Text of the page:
Looking ahead to the annual ACC meeting

Over 170 New Jersey Auctions End Tomorrow 05/07 - Bid Now
Over 1050 Total Lots Up For Auction at Three Locations - OK 05/12, CA 05/14, NJ 05/24

Looking ahead to the annual ACC meeting

by Sean Ruck, Contributing Editor | April 26, 2021
Cardiology
Dr. Y.S. Chandrashekhar
From the April 2021 issue of HealthCare Business News magazine

The American College of Cardiology's 70th Annual Scientific Session & Expo will take place virtually from May 15 – 17. In advance of the show, we spoke to Dr. Y.S. Chandrashekhar, editor-in-chief of the Journal of the American College of Cardiology: Cardiovascular Imaging and professor of medicine at the University of Minnesota.

Dr. Chandrashekhar offered insight into the changes and challenges wrought by COVID-19 and talked about some of the exciting advances that are happening in cardiac imaging today.

HealthCare Business News: How has the role of cardiac imaging evolved over the course of the pandemic?

Servicing GE/Siemens Nuclear Medicine equipment with OEM trained engineers

Numed, a well established company in business since 1975 provides a wide range of service options including time & material service, PM only contracts, full service contracts, labor only contracts & system relocation. Call 800 96 Numed for more info.


Dr. Y.S. Chandrashekhar: The greatest difficulty was how to calibrate imaging volume with the ebb and flow of the pandemic. Even with curtailed imaging, we had a lot of challenges — which patients do we bring in for imaging? How do we choose the tests that are the most efficient and expose both patients and technicians to the least risk?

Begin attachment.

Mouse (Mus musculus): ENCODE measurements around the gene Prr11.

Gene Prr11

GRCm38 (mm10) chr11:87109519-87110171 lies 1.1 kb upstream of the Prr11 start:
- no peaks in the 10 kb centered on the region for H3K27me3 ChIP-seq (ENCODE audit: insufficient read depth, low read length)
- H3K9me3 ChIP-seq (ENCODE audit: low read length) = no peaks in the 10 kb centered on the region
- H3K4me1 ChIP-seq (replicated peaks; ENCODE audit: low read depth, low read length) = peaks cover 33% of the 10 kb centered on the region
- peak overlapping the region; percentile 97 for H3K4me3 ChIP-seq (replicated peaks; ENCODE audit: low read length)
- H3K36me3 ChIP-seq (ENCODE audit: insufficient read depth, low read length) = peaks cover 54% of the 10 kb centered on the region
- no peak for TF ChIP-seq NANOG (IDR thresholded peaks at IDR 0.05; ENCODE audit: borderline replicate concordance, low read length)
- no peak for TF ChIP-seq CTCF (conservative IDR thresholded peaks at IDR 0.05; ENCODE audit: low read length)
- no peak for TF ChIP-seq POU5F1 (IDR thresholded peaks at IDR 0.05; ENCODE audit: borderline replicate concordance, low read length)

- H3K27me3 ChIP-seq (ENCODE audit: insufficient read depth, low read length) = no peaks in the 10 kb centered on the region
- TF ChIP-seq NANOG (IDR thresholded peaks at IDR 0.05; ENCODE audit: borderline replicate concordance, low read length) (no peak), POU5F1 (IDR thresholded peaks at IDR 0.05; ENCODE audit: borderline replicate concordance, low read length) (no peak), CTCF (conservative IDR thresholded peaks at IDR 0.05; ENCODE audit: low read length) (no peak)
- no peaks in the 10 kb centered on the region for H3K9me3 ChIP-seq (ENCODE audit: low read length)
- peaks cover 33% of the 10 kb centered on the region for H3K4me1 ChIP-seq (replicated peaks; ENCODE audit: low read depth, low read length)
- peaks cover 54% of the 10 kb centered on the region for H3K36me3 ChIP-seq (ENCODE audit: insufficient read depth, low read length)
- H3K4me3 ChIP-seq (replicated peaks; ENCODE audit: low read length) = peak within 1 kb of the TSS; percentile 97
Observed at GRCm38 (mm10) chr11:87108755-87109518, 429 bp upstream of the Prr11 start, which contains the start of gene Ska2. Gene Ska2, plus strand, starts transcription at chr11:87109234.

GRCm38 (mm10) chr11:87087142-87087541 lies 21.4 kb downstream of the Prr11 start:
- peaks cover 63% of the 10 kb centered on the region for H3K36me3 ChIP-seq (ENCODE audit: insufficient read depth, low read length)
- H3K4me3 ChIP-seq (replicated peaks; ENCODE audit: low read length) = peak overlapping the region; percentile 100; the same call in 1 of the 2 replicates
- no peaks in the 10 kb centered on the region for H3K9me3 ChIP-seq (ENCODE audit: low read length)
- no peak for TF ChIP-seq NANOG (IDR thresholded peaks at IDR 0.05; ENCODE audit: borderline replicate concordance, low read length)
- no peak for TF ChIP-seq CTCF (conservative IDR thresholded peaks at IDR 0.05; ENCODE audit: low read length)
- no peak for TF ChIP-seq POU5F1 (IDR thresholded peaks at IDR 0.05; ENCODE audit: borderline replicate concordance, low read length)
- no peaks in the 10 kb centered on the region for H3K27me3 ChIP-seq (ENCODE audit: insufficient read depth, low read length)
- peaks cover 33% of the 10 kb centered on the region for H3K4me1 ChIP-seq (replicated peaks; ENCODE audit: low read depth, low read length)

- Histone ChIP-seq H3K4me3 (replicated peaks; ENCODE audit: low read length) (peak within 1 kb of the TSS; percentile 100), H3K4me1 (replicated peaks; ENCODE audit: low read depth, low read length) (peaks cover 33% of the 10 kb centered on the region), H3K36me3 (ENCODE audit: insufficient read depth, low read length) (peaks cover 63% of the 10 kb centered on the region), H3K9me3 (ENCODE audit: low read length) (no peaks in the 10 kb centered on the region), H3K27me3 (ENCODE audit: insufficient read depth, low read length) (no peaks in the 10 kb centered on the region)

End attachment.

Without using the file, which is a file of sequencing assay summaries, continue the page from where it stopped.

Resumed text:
Our labs also had to be configured to accommodate for social distancing. There were lots of things that we normally don’t think of. Then, of course, we have to do something called focus studies instead of our full regular protocol. In some cases, answering very targeted questions. And we had to innovate sometimes. For example, our patients used to be in the ICU in a prone positon, and if you had to do an echocardiogram on them, that’s a tough thing to do. So there was a group in England that created a workaround where they positioned the probe between the bed and the patient and they could create an echo picture with reasonable utility.

Lastly, we found things in the imaging tests that we didn’t know about and are still fretting about now — something you see on an MRI for a patient who was asymptomatic, was it myocardic? Should I worry?

HCB News: One post-COVID-19 ailment that crops up is heart issues. Is that something that has required new learning for clinicians or was it something that professionals were reminded to be more aware of looking for?
YC: There are two sets of issues. Most of these problems we’ve seen with other diseases, but here what happens is that they’re concentrated in a sick patient. The second thing, while some of these changes, like the inflammation of the heart, are seen in other diseases, what to do with the COVID patient is continually evolving with no strongly established guidelines. But yes, they’re problems we’re familiar with and we’re on the lookout more for them.

HCB News: As the editor of JACC: Cardiovascular Imaging, did you feel extra responsibility to highlight the right research in the early days of the pandemic? If so, can you tell us about that experience?

You Must Be Logged In To Post A Comment